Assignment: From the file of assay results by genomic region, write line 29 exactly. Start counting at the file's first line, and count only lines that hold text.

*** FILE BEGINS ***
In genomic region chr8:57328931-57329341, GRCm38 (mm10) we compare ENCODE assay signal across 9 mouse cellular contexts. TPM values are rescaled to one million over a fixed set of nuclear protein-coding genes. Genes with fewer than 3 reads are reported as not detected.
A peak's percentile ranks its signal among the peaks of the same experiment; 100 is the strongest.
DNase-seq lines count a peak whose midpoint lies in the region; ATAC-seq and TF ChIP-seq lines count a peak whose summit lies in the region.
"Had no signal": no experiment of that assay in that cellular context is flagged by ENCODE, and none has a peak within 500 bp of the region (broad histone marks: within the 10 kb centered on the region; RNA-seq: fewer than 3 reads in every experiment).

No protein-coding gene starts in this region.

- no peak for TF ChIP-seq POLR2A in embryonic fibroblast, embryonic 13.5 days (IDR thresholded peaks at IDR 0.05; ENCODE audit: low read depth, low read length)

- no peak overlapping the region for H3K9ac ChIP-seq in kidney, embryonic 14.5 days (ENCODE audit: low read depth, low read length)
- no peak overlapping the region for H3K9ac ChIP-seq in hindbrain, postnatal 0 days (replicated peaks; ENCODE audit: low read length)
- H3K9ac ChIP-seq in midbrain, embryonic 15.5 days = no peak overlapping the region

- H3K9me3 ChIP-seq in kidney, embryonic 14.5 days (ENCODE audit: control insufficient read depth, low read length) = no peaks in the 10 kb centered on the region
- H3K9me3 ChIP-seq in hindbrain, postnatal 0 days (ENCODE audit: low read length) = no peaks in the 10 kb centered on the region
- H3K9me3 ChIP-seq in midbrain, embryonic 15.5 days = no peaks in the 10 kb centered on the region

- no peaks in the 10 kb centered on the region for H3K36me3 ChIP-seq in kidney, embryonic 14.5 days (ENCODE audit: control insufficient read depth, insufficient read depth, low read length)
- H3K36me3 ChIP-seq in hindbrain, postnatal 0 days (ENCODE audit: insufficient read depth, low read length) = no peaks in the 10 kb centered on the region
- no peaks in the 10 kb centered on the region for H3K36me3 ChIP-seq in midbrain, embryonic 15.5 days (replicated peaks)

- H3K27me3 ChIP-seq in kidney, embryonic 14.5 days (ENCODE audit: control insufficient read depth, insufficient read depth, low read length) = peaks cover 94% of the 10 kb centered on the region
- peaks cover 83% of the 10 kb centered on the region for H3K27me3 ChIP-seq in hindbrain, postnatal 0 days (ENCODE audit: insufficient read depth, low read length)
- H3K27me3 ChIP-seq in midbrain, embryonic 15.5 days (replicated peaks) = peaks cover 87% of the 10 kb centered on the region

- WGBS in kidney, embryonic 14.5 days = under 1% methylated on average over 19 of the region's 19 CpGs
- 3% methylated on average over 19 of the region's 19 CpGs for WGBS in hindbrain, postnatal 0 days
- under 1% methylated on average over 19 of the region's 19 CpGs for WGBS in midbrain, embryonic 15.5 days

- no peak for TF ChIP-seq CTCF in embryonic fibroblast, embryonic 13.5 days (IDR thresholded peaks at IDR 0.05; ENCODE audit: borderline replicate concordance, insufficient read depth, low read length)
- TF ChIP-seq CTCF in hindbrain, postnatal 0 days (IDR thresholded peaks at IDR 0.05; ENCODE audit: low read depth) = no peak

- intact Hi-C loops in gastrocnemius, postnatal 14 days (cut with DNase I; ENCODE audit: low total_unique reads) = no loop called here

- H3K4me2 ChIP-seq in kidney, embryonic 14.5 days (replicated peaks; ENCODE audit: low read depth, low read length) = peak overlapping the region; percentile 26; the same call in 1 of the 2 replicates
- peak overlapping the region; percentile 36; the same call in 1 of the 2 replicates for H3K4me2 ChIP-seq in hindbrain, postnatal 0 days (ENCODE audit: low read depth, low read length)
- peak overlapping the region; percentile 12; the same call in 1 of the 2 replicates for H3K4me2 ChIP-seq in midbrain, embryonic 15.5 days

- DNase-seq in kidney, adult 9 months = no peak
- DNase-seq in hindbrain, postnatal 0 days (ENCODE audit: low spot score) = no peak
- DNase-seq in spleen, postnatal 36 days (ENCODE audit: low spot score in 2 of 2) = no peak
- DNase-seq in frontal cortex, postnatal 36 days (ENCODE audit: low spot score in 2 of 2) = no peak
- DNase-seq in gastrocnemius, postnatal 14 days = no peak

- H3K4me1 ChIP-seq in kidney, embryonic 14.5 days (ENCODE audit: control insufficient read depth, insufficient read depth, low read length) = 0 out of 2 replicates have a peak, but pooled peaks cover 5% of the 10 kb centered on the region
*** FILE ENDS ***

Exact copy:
- DNase-seq in hindbrain, postnatal 0 days (ENCODE audit: low spot score) = no peak